The characteristics and advantages of the invention are further sufficiently referred to in connection with the accompanying drawings, which represent one embodiment. After considering this example, skilled persons will understand that variations may be made without departing from the spirit and scope thereof or sacrificing its material advantages, the arrangement herein before described being merely by way of example, and I do not wish to be restricted to the specific form shown or uses mentioned, except as defined in the accompanying claims.

DESCRIPTION OF THE DRAWINGS

Referring more particularly to the accompanying drawings, which are for illustrative purposes only:

FIG. 1 is a perspective view of the present impact-absorbing helmet wherein the bearing means are shown in dotted lines;

FIG. 2 is an enlarged, cross-sectional view taken substantially along line 2--2 of FIG. 1;

FIG. 3 is a cross-sectional view taken substantially along line 3--3 of FIG. 2;

FIG. 4 is a perspective view of the end portion of the bearing means, showing one method of locating the bearing roller on the bearing axial-support member;

FIG. 5 is an alternative arrangement for locating the bearing longitudinally along the bearing axial-support member;

FIG. 6 is another arrangement for positioning the bearing by means of a removable clip; and

FIG. 7 is a perspective view showing a ball-type bearing that is contemplated for use between the outer and inner helmet shells.

FIG. 8 is a cross-sectional view similar to FIG. 2, however the bearing means is shown in a different arrangement support directly by the helmet;

FIG. 9 is an enlarged plan view taken along line 9--9 of FIG. 8;

FIG. 10 is another embodiment of a bearing means interdisposed between the outer and inner shells of the helmet; and

FIG. 11 is an enlarged sectional illustrating the lubricant sealing means.

DESCRIPTION OF THE PREFERRED EMBODIMENT

Referring more particularly to the drawings, there is shown in FIG. 1 an impact-absorbing helmet, generally indicated at 10, said helmet may be constructed of any desirable material such as plastic, metal, rubber, or the combination of these, wherein the helmet can be suitably formed or shaped to meet the necessary requirements for making a helmet of this type.

As herein illustrated, the helmet 10 comprises an inner shell member 12 having a typical configuration to receive an individual's head therein, said shell being integrally formed with a base member 14, as seen in FIG. 2.

Centrally disposed within the uppermost dome portion of the inner shell is an enlarged bore 16 followed by a reduced-diameter bore 18. Adapted to be received within the respective bores 16 and 18 is a pivot means, generally designated at 20. Said pivot means also provides an attachment means for the rotatable, outer, helmet shell 22.

Various pivot means have been contemplated; however, the unit 20 as herein shown comprises a bolt 24 having a head 25, wherein said head is positioned in bore 16 as the bolt is received through bore 18. The bolt is then received through the outer shell 22, whereby the outer shell 22 is held in a superposed, rotatable position relative to the substantially stationary inner shell 12 by nut 26. Accordingly, the outer shell 22 includes an opening 28 through which bolt 24 may be directly received --or, as shown, be provided with a bushing 30.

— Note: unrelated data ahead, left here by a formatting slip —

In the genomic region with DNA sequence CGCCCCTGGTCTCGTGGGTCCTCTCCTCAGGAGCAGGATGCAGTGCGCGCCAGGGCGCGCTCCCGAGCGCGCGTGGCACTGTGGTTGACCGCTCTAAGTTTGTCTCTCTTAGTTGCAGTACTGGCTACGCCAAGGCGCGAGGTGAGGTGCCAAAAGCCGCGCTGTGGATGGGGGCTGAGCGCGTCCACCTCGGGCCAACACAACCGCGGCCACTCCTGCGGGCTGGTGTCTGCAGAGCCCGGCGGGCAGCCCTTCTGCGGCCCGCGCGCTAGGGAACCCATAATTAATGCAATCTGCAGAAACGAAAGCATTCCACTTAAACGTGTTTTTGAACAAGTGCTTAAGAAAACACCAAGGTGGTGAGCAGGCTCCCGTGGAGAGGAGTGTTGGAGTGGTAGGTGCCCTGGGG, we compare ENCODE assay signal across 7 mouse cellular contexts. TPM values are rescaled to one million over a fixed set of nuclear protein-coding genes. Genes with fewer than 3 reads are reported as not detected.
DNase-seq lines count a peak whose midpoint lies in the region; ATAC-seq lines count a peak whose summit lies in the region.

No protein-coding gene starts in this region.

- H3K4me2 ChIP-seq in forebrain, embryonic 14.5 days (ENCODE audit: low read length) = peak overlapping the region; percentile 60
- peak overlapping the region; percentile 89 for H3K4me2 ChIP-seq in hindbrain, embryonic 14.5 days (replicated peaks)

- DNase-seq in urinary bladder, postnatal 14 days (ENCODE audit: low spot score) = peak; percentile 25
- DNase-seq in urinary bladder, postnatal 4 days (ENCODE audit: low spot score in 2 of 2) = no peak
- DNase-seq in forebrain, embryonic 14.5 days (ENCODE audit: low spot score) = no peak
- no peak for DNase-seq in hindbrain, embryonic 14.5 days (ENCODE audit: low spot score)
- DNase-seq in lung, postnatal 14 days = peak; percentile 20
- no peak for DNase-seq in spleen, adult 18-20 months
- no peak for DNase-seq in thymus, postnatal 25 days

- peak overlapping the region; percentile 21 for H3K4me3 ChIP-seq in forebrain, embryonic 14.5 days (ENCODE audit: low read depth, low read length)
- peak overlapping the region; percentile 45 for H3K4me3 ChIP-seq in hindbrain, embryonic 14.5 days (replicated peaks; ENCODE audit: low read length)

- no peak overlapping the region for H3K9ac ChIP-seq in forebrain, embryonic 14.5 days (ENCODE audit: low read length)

However, prior to covering the inner shell 12 with the outer shell 22 various bearing means are mounted to the inner shell 12. These bearing means included a first and second bearing means wherein the first bearing means, indicated generally at 32, comprises a plurality of ball bearings 34 received in an annular raceway 36 formed in the crown portion of inner shell 12. Hence, the crown portion of the outer shell 22 includes a lower, flat, bearing surface 38 which is allowed to rest upon the ball bearing 34, whereby said bearings are interposed therebetween.

A second bearing means, generally indicated at 40, comprises a plurality of bearing units, wherein each bearing unit extends radially outwardly starting from the crown portions of the shells and terminating adjacent the lower free end of shell 22 and the junction of shell 12 with the base member 14, as indicated in FIG. 2.

Each bearing unit comprises a bearing support means defined by an elongated, axial, connector wire 42, said wire being formed from a small-diameter, high-tensile-strength, hardened wire.

Adapted to be received and positioned on the bearing-support wire 42 are a plurality of roller bearings 44. These bearings are equally spaced apart from each other and held from longitudinal movement on the wire 42 by fastener means, which in this particular illustration are represented as crimp shoes 46, as seen in FIGS. 2 and 4. Shoes 46 are similar to split washers of a soft material that are disposed adjacent each end of a roller bearing and then crimped into place, thereby holding the respective bearing in its proper location. Other alternative bearing-support means will hereinafter be described.